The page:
So, I headed off with Jen to Gaynor’s in Ambleside to see what they had on offer. Lo and behold there it was… a whole section of Jetboil gizmos! I looked at the options. I was a tad disappointed that only a 500ml mug comes as standard with the Zip model. The one-litre mug, which is a much more practical option for two of us camping, had to be purchased separately. I thought this was worth doing, though, partly for the extra cooking capacity but also because the extra height of the 1l mug means there’s space inside to carry one more accessory: an additional cooking ring. This is a very handy platform on which you can sit a non-Jetboil pan, e.g. a frying pan, raising it above the flame on a slightly wider base. This separate cooking ring is fairly basic, but functional. I certainly wouldn’t want it floating around loose in my rucksack, with its jagged edges just waiting to rip through a pocket, so I love the fact that it fits snugly inside the one-litre mug with everything else.

We took the leap and purchased the Jetboil Zip, the one-litre mug, a small gas canister and the bonus cooking ring. Then we headed off home, and I couldn’t wait to try it out!
Now, at this point I should mention one or two things I have heard about the product which aren’t so good. The main one being that the automatic igniter (found on the Flash model, not the Zip) is allegedly prone to breaking. I can’t say I miss having an igniter, even though my old burner did have one. A long-handled lighter (the kind that produces sparks) is perfectly adequate to do the job.

The second thing this Luddite should mention is that on the first light-up (hopefully not subsequent ones – we live and learn!) one should ensure that only hair one doesn’t mind being removed from one’s head should be exposed. I can testify that leaning over said burner the first time I lit it was quite an experience; never before have I seen such a high flame from a camping stove! I’m thankful to report that it hasn’t happened since. So maybe the gas bottle wasn’t securely attached, or maybe I was simply too enthusiastic about turning the gas on high… but the Jetboil’s reaction might well have launched a rocket into orbit! Just saying. Do take care.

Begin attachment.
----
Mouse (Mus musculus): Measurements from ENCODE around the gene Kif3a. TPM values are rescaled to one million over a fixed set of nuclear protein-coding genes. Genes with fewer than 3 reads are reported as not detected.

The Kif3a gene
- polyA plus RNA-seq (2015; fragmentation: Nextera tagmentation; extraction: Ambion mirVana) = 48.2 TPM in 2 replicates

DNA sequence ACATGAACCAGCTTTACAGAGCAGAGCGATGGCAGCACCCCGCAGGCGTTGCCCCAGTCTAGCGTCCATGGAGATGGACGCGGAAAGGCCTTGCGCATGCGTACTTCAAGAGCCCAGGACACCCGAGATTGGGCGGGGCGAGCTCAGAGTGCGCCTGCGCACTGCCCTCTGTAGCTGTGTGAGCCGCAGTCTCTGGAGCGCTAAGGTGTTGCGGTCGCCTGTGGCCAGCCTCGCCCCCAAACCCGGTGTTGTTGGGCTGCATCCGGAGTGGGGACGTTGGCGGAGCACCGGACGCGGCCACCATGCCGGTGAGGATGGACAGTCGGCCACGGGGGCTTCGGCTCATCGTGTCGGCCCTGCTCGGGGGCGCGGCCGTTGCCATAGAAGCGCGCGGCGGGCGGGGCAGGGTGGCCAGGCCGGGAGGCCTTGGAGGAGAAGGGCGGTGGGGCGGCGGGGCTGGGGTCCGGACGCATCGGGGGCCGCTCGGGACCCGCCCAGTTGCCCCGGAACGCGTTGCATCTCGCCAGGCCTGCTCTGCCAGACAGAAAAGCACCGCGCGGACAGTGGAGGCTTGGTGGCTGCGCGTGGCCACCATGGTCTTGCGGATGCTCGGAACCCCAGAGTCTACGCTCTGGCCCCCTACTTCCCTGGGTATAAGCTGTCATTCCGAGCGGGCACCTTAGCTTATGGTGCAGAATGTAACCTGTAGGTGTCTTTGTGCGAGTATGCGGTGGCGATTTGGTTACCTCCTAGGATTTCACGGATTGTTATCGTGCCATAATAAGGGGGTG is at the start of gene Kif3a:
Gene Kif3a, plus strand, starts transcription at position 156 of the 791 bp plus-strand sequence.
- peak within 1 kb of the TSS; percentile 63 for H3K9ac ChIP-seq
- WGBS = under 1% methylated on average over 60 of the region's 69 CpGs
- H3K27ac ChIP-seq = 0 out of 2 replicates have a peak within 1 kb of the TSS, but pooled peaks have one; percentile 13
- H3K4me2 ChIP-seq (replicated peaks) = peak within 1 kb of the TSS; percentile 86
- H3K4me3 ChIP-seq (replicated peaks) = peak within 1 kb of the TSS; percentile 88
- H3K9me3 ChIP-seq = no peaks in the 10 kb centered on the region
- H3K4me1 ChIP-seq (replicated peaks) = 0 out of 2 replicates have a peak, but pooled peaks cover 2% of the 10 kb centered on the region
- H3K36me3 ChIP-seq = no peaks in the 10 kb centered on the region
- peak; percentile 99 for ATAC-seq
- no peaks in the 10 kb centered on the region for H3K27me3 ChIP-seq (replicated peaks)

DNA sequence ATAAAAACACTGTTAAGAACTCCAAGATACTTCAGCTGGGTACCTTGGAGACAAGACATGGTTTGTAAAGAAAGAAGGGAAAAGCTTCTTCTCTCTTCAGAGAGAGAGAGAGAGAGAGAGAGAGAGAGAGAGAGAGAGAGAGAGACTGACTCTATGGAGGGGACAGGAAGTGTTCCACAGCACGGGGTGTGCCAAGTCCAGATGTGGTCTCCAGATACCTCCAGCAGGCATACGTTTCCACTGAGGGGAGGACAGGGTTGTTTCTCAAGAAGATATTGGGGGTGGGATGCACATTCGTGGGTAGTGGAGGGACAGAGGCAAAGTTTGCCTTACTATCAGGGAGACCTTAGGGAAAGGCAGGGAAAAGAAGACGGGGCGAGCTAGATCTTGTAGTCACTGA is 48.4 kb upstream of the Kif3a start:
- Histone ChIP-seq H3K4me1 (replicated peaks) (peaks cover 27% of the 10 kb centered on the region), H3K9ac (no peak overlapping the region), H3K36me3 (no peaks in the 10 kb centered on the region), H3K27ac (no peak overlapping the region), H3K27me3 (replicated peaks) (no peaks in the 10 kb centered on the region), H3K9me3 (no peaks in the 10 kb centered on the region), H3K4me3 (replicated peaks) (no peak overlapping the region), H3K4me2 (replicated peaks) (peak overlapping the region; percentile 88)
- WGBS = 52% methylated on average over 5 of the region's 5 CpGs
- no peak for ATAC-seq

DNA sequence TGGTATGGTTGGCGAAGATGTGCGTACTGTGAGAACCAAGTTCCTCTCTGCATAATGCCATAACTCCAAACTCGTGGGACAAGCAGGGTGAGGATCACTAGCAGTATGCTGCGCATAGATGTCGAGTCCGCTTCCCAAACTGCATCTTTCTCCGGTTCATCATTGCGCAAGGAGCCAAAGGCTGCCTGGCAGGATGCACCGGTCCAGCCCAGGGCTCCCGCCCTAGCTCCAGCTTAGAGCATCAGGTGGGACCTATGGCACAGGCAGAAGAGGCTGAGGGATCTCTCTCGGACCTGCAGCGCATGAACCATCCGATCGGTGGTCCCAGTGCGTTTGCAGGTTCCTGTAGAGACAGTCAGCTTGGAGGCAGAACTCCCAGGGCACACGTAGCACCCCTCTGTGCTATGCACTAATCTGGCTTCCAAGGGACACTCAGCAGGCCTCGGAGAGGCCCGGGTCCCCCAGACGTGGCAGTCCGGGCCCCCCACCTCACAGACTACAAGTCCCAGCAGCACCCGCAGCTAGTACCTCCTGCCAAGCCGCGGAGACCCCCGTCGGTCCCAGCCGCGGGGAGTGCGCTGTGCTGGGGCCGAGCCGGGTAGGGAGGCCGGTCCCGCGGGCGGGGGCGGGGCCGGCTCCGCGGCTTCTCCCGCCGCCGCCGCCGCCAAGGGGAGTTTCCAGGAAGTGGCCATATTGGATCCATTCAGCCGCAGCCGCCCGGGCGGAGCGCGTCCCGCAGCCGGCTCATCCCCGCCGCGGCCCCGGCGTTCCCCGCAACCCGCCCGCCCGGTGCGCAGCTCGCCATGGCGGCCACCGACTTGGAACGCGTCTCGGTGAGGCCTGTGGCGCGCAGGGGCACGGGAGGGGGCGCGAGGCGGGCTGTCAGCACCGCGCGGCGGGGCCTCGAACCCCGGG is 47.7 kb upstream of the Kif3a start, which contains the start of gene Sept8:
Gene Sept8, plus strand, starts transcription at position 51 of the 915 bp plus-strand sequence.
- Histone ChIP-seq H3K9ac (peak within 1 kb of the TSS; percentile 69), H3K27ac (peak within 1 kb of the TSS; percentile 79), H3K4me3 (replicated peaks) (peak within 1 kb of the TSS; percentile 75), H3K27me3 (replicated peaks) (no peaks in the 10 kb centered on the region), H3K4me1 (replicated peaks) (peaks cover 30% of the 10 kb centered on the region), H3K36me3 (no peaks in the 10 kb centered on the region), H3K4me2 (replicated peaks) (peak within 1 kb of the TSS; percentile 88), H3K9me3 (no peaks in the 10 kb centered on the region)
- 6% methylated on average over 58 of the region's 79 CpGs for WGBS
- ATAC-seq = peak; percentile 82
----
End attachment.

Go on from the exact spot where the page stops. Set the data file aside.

I have since used the Jetboil ZiP on many occasions (a dozen-ish water boils for coffee) whilst camping at various points on the South West Coastal Path, and I have yet to finish a bottle of gas. I find this remarkable given how tiny they are. Jetboil suggest that the 100g canister will last for a full 60 minutes of cooking and boil half a litre of water in 2.5 minutes. That seems plausible from what I’ve seen, and I might add it will do so in pretty much any weather condition I have encountered.

The system comes with an effective canister stabiliser, meaning you don’t have to anchor the Jetboil down while it’s busy heating, and the base of the mug attaches securely to the burner. The packaging comes with plentiful warnings about how hot the burner gets, but possibly one of the best features – for user-friendliness, safety and minimal sit-down time – is how quickly the entire system cools down again after the gas is turned off. Thanks to this, once you’ve finished eating or slurping your drink, everything will have cooled right down, ready for you to pack the system neatly away and be on your way in no time at all.

I doubt I’ll ever be at the front of the queue of trend-conscious people clamouring to buy the latest products, and I do know these have been around for a while. So this probably comes as old news to most, but I’m a recent convert: I think the Jetboil ZiP is brilliant, and for me it’s definitely a keeper!

Below is a selection of links to different Jetboil models and accessories. I hope this helps anybody looking for a new, efficient and lightweight hiking stove 🙂

This post was edited by the lovely Jennifer Lyon whose travel blog can be found by clicking here.

Simon Duringer is an award-winning blogger, interviewer and author. His own books can be found on Amazon too by clicking any of the following icons…